Growing rice in the Dubai desert?

Chinese scientists successfully grow rice in Dubai desert.

Rice is a food staple of the United Arab Emirates (UAE) yet the country is almost wholly reliant on food imports and food security is a national priority.

In 2018, the UAE launched its National Food Security Strategy to increase
production by 30-40% in 10 years. The UAE’s plan is for half the food consumed in the Emirates to be produced locally by 2051, compared to 20% in 2022.

Chinese scientists several years ago successfully grew and harvested rice in the deserts of Dubai.

The 2018 team was from China’s Qingdao Saline-Alkali Tolerant Rice Research and Development Center, based in Shandong Province, and was headed by China’s renowned ‘father of hybrid rice’,  the late Yuan Longping.

Preliminary results in 2019 for the first project of its kind in the region, indicated a yield of 763kg of rice per 1,000 square metres.

Invited by the Private Office of Sheikh Saeed Bin Ahmed Al Maktoum, a billionaire member of Dubai’s ruling family, the team grew dozens of varieties of rice in sand and diluted seawater on the outskirts Dubai.

The results of the 2018-2019 trials prompted the UAE’s Ministry of Climate Change and Environment to conclude that, if successful on a large scale, the project had the potential to shape the future of agriculture in the UAE and could be replicated in other arid regions.

In the 2018 trial Agricultural experts from China, India, Egypt and the UAE conducted production tests of these rice varieties. One of the samples grown in Dubai yielded over 500 kg per mu, with the others producing more than 400 kg per mu.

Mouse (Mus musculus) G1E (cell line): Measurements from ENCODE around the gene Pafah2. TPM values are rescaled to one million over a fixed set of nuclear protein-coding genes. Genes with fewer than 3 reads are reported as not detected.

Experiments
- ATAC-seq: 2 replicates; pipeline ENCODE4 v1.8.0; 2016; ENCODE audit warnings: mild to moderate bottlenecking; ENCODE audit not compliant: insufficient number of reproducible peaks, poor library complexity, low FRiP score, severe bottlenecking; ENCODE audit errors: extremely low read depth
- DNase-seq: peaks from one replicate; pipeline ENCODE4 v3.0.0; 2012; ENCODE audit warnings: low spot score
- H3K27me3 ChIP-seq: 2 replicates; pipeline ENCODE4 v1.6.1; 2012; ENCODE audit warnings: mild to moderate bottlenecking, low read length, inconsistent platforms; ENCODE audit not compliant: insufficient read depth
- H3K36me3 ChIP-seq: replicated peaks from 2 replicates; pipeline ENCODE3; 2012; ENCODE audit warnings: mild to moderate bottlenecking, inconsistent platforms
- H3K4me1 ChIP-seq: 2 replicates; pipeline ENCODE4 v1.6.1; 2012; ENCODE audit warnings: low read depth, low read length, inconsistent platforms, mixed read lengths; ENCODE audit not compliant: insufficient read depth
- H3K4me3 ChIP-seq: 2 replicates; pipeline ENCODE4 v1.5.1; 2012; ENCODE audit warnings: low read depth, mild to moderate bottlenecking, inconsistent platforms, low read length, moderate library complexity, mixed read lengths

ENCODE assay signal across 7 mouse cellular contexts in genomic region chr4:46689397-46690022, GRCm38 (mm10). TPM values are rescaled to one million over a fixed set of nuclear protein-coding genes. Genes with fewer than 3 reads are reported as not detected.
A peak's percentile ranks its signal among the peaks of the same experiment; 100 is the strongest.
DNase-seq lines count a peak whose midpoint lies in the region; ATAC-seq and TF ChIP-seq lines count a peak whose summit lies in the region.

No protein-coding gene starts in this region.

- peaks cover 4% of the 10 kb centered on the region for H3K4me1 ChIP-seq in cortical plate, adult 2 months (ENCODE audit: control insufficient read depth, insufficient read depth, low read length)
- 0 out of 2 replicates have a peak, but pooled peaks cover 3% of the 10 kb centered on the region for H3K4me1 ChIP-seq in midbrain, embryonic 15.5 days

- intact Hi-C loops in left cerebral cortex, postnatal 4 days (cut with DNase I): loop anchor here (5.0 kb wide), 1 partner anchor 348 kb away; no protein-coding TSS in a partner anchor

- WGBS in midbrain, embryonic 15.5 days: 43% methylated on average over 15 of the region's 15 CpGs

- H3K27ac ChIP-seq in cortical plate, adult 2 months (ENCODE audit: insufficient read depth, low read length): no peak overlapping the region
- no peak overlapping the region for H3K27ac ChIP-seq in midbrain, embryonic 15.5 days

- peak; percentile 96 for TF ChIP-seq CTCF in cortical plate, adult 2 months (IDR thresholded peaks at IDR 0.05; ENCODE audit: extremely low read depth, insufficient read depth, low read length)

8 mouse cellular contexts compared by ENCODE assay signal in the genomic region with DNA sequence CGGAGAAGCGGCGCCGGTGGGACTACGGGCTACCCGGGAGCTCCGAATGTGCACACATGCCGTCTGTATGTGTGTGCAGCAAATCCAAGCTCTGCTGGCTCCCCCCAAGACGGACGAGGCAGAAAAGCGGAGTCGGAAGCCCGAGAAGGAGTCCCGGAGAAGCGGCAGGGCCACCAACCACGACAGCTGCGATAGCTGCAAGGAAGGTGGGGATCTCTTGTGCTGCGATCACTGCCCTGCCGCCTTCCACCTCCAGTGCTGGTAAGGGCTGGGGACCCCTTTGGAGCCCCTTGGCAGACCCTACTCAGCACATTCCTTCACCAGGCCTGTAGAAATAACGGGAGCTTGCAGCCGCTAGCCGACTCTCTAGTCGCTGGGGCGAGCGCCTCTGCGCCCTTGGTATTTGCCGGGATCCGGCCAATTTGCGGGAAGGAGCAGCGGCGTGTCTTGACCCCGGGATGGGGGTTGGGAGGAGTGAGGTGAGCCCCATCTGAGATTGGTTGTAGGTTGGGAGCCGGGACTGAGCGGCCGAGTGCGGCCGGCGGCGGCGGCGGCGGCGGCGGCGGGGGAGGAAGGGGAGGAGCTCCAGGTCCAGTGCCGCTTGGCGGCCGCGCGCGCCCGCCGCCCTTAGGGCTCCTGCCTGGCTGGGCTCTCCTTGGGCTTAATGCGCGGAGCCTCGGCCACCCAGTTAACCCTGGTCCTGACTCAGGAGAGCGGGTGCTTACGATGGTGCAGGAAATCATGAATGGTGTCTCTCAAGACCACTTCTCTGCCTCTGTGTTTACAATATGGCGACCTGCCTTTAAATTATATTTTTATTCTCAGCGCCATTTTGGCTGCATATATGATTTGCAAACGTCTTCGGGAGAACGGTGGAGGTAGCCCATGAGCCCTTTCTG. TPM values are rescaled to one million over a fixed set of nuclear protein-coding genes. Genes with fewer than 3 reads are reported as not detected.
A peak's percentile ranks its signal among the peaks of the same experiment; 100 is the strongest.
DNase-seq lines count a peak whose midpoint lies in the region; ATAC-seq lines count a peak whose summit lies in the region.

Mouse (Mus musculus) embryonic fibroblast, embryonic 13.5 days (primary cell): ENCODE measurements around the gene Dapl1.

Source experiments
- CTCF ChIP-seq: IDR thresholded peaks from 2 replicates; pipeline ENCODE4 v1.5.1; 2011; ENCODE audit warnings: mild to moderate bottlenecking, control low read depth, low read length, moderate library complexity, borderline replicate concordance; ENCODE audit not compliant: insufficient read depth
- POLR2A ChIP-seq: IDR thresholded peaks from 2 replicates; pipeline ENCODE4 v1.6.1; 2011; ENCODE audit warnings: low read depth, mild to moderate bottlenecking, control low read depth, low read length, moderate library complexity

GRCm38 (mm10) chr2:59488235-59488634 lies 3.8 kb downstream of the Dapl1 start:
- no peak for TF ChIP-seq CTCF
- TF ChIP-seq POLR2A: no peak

The then 87-year-old Yuan Longping told Xinhua that the test results far exceeded his expectations.

The team planned to set up a one square kilometre experimental farm later  in the year, before putting it into regular use the next year and then expanding the concept in 2020.

Their goal was to cover around 10 percent of the UAE’s desert land, which has a total area of 83,600 square kilometres, with paddy fields.

China and Dubai also signed an agreement to promote seawater rice across the Arab world, in order to reduce the risk of food shortages in the future.

China is the world’s largest producer and consumer of rice, which is traditionally grown in soil and freshwater. With more than 665,000 square kilometres of highly saline land, the country has been working to develop strains of salt-resistant rice for the past four decades.

Cover photo: Mariam bint Mohammed Almheiri,  has held key positions in the UAE government. She is currently Minister of Climate Change and Environment, and was formerly Minister of State for Food Security, and Assistant Undersecretary for Water Resources and Nature Conservation Affairs.

Source: AgNews, June 6, 2018.—26524.htm